As a writer, one of your most valuable possessions is the wealth of knowledge that you have accumulated through the years and locked away inside your brain. It is there at your fingertips, ready to be accessed at a moment’s notice, whenever you decide to open those memory files and put them into use.
While I was growing up, I was always an A student, excelling in English grammar with a knack for writing. I enjoyed writing and it wasn’t long before I was writing on a daily basis. As a matter of fact, writing was so important to me that nothing stopped me from doing what I loved most – not even being bedridden for several years, the many hospitalizations and surgeries I had to undergo, nor the fact that I was pretty much literally on handfuls of pills every day.
But then five years ago I began to notice that I was having a difficult time writing. I was forgetting words. I’d be ready to write a word, have it right at the tip of my tongue, but then I’d forget it. I couldn’t remember what I wanted to write.
This scenario began to occur more.
I wondered what was happening to me. Was it just because of all the medication I was on? Was I going crazy? Was I going senile? Or even worse – did I have Alzheimer’s? I was only 58! On the other hand, I knew of people getting early onset Alzheimer’s. But I didn’t dare mention any of this to my husband because the prospect was just too frightening. So I kept my worries to myself.
Then one weekend my husband went on a camping trip with his buddies. As for myself, I was all set for a weekend of writing and watching movies. The last thing I remember is talking on the phone to my sister Friday evening. I woke up on the living room floor 24 hours later.
Two days later I was standing with my husband in our spare bedroom having a chat. I remember that I fell forward to my knees, and as my husband helped me up, he said: “Are you okay?” When I asked him what happened, he told me that I had passed out.
This is when he brought me to the clinic. Although my doctor believed I’d lost consciousness due to dehydration from kidney problems, he wanted me to see a neurologist.
At first the neurologist thought my lost weekend was caused by a seizure. I know – scary, right? So they did an EEG, which was normal, although it was quite a pleasant experience – I even fell asleep during that test, much to my surprise.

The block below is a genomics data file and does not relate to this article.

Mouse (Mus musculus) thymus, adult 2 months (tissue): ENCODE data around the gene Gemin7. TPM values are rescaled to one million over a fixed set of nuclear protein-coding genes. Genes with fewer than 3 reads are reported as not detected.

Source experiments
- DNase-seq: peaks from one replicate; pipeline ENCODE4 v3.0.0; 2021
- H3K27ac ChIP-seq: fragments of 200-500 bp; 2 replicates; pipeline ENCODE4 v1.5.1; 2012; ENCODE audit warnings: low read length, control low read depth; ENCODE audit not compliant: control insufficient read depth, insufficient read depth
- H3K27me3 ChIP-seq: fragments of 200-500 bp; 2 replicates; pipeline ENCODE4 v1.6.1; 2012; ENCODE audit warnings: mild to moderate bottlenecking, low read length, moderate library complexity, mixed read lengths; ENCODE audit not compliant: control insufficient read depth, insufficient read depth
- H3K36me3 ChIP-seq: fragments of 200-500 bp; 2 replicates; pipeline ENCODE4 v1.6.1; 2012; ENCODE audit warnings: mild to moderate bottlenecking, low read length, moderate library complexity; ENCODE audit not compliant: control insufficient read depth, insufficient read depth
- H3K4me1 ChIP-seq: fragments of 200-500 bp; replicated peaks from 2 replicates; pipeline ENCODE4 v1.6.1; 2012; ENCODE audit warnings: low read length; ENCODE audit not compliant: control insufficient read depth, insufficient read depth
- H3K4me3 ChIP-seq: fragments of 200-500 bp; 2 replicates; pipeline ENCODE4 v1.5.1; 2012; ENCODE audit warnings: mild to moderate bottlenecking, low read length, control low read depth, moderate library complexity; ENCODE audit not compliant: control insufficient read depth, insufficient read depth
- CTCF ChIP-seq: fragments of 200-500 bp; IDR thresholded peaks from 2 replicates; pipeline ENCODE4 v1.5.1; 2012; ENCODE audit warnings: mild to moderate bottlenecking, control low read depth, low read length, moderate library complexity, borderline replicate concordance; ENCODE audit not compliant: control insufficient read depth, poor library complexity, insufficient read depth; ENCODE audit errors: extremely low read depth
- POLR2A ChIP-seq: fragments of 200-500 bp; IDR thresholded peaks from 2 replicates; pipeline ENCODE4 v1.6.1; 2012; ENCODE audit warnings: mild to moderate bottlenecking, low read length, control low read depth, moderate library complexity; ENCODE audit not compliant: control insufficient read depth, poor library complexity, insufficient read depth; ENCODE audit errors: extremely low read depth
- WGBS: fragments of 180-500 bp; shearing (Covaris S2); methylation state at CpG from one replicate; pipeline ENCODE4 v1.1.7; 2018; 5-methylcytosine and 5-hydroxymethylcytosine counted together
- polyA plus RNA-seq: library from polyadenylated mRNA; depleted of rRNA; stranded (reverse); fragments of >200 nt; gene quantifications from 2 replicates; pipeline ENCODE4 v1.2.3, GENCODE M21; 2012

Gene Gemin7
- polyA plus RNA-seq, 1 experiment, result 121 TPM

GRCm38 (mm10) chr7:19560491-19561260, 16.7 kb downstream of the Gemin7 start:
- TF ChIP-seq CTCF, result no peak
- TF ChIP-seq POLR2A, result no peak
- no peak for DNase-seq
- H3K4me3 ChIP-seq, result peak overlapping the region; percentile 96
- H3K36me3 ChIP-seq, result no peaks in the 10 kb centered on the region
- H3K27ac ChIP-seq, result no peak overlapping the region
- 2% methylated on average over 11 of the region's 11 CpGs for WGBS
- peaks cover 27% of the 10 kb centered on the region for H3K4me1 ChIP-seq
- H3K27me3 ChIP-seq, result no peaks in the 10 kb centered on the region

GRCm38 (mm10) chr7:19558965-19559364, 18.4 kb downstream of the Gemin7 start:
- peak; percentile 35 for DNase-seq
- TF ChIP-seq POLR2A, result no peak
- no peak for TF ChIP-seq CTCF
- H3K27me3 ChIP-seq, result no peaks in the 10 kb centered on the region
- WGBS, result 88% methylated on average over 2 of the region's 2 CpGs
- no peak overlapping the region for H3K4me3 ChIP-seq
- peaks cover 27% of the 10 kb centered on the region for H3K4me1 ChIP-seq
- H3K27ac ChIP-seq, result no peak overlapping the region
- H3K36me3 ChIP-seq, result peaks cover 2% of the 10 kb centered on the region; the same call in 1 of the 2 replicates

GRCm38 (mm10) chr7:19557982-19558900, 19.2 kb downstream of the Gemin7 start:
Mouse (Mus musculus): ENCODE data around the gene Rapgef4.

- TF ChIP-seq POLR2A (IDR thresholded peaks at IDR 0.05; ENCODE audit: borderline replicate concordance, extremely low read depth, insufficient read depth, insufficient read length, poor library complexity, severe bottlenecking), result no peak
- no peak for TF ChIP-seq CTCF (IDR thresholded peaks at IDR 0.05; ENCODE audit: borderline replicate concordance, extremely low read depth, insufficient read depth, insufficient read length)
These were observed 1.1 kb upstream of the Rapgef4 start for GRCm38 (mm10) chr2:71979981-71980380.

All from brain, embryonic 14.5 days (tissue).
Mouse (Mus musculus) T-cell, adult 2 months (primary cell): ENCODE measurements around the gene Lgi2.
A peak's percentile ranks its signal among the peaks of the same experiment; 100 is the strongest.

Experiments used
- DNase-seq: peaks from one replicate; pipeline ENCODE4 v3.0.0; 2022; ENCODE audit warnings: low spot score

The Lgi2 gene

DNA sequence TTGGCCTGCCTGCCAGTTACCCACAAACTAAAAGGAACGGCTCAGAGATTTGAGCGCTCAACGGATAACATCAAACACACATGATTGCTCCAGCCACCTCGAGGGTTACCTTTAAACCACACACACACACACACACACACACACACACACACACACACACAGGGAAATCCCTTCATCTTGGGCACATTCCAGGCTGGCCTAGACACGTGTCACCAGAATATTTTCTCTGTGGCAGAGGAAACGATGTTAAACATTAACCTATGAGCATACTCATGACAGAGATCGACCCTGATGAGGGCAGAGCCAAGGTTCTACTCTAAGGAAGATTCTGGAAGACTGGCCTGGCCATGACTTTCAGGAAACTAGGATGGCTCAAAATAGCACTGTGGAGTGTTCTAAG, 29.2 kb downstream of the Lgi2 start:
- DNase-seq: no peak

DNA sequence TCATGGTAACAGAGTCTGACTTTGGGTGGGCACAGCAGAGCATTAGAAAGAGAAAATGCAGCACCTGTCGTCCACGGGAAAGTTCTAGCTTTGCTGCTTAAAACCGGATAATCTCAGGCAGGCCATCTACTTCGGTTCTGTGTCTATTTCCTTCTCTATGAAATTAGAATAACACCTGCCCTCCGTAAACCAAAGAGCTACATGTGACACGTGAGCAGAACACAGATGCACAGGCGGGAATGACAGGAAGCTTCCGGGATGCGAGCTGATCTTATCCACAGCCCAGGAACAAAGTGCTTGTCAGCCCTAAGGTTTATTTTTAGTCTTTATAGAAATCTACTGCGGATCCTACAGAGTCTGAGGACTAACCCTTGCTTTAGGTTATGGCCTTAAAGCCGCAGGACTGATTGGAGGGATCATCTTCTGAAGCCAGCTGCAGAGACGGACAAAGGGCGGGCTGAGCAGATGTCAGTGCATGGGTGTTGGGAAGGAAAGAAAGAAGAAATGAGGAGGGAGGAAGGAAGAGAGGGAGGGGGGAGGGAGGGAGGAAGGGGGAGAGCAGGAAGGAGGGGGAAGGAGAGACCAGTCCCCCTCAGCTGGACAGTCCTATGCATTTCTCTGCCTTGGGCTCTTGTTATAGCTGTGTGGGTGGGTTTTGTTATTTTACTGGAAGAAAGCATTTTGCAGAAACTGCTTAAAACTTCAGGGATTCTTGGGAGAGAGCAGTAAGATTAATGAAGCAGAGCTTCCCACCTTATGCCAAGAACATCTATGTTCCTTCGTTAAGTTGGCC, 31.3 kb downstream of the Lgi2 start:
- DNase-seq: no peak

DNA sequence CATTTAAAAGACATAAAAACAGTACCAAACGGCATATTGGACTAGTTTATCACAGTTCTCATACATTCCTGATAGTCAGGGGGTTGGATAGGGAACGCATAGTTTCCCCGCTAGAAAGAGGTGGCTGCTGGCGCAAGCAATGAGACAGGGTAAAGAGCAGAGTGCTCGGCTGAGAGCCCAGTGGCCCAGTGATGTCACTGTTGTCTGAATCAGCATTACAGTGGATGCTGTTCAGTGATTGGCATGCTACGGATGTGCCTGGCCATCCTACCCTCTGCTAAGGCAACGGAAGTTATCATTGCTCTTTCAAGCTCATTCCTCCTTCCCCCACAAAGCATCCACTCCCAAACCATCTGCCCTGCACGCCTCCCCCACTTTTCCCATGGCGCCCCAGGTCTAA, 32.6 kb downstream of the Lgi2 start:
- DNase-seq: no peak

Then the neurologist determined that an MRI of my brain was in order. I’ve had plenty of MRI’s done before – mostly of my spine, but also of my brain. I thought: They’re not going to find anything wrong with my brain – the EEG was normal – surely the MRI is going to be just fine, too, because it’s always been fine before.
But then the results came back. First the neurologist said that my loss of consciousness was in all probability due to dehydration, just as my family practitioner had diagnosed. And then there was something else.
I was told that I have spots on my brain. While everyone acquires these spots as they grow older, I have many more than I should.
“As a matter of fact,” said the neurologist, “even though you’re only a 58-year-old woman, you have the brain of a 68-year-old woman.”
Then the light bulb went on in my 68-year-old brain. I asked: “Is this the reason that I have difficulty remembering words?”
He told me that it was. And that it was probably a result of my chronic illnesses. Not my fault. But that didn’t make it any easier. He also said that I might start to have problems remembering events or dates.
My 68-year-old brain knows these things: I cannot reverse this process. I cannot remove the spots on my brain. As much as I want a lifeline, the neurologist cannot offer one. All I have is one more pill for my list, an aspirin every day. This may slow the spots down, but it won’t stop them.
And so I continue to write. Every day it is a struggle to hunt down my words, gather them up, and pin them down on paper. Sometimes it takes hours to write just one paragraph, sometimes days to write just one blog post, perhaps a week or more to write just one story, because the words are so elusive. But the struggle is worth it.
We all have our challenges. This is mine. But I will never give up. Never.
Because I am a writer. And I will find a way.